We also observed different absorption by species belonging to different successional groups (Tab. 5). Early successional species showed higher nutrient absorption, except for N in shoot biomass, and N and P in root biomass (Tab. 6). Overall, we observed that pioneer species absorbed approximately two times more K and S than secondary species in shoot biomass (0.0585 g kg-1 of K and 0.0105 mg kg-1 of S for pioneers, 0.0280 mg kg-1 of K and 0.0053 mg kg-1 of S for secondary species). Similarly, pioneer species absorbed 37.6%, 38.3% and 43.5% more P, Ca and Mg, respectively, than secondary species. Roots of pioneer species absorbed, on average, 1.0, 2.0 and 3.0 times more K, Ca and Mg than secondary species, respectively.

Tab. 5 - Bonferroni 95% confidence interval (CI) of absorption and nutrient use efficiency in shoots and roots and of nutrient use efficiency in the shoots of seedlings of the eight native species. No significant effect was found for root efficiency after multivariate analysis of variance (MANOVA). (Lower CI): lower limit of CI; (Upper CI): upper limit of CI; (*): p < 0.05.
Tab. 6 - Mean values of absorption and nutrient use efficiency of shoots and roots of eight native tree species. Different letters between rows within the same plant section (shoot or roots) indicate significant differences (p<0.05) between pioneer and secondary species.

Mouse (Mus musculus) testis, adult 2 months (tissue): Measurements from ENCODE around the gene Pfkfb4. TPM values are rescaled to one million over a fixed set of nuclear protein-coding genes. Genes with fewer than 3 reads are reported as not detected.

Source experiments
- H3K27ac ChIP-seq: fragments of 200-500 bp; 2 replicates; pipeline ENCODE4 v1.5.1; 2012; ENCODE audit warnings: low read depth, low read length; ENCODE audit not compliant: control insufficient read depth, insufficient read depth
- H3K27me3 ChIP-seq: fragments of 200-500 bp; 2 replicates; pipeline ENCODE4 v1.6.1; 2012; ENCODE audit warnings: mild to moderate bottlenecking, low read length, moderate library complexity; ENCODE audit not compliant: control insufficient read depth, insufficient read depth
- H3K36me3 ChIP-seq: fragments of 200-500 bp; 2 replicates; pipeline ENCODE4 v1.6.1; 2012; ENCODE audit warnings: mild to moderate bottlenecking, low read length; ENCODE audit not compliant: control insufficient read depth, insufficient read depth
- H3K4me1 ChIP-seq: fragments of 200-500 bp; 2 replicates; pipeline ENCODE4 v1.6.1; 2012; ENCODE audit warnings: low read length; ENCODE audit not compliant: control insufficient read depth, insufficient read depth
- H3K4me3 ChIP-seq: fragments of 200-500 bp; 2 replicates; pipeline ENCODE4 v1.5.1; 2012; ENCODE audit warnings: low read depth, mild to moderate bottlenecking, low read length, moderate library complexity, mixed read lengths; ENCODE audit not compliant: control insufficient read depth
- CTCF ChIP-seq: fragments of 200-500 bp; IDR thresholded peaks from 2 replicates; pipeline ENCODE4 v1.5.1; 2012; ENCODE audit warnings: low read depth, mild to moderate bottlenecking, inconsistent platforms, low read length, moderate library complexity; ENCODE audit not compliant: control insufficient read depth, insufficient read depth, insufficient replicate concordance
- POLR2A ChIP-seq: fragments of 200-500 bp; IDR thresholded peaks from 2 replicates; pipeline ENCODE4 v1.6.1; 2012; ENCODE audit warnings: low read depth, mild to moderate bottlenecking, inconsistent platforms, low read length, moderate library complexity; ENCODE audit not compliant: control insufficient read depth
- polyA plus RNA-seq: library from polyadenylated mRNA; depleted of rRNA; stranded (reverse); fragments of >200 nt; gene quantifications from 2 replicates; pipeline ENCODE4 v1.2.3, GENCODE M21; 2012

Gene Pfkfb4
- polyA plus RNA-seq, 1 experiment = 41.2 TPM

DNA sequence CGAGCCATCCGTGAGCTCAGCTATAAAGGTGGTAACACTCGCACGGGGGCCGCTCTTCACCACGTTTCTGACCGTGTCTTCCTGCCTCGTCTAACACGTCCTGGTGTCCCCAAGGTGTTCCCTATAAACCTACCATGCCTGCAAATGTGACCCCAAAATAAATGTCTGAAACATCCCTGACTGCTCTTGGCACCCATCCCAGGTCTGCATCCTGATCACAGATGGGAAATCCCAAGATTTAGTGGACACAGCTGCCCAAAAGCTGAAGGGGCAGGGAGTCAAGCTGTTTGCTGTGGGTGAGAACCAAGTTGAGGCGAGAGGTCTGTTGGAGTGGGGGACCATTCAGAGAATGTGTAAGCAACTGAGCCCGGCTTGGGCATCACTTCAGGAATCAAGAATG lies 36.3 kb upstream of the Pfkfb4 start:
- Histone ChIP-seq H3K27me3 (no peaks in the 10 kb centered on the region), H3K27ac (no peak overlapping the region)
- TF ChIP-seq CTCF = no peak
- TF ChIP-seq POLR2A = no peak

Root nutrient-use efficiency was similar among pioneer and secondary species. Regarding shoot biomass, pioneer species were, on average, 1.5 times more efficient in the use of N than secondary species, while nutrient use efficiency of other components was similar between successional groups (Tab. 5, Tab. 6).


Overall, our results indicate the need to correct the soil through liming, in order to reach at least V%=40. A seemingly small increase in V% (i.e., from the original V% = 25 to V% = 40 in the treatment V40) considerably increased shoot and root biomass. Therefore, for these species a slight increase in base saturation to V%=40 will contribute to increase seedling quality, productivity and establishment, and reduce soil correction costs in forest restoration plantings as well. Fertilization is particularly important for restoration plantings in tropical degraded areas, where soils are usually nutrient-poor ([48], [24]). In acid soils, which exhibit high toxicity to aluminum and low cation exchange capacity, the availability of nutrients to plants is hindered and soil correction may favor nutrient absorption and incorporation in plant biomass, as observed in our results and many other studies ([10], [30], [4], [9], [28], [24], [34]).